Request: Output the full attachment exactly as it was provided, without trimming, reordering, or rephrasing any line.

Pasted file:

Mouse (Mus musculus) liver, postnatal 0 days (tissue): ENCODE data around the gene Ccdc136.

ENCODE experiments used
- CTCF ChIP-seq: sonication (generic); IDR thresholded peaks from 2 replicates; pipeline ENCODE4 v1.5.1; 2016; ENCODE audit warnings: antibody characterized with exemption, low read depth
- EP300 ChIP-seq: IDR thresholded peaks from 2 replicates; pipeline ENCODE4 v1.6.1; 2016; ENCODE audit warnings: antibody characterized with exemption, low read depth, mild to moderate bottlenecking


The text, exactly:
Mouse (Mus musculus) liver, postnatal 0 days (tissue): ENCODE data around the gene Ccdc136.

ENCODE experiments used
- CTCF ChIP-seq: sonication (generic); IDR thresholded peaks from 2 replicates; pipeline ENCODE4 v1.5.1; 2016; ENCODE audit warnings: antibody characterized with exemption, low read depth
- EP300 ChIP-seq: IDR thresholded peaks from 2 replicates; pipeline ENCODE4 v1.6.1; 2016; ENCODE audit warnings: antibody characterized with exemption, low read depth, mild to moderate bottlenecking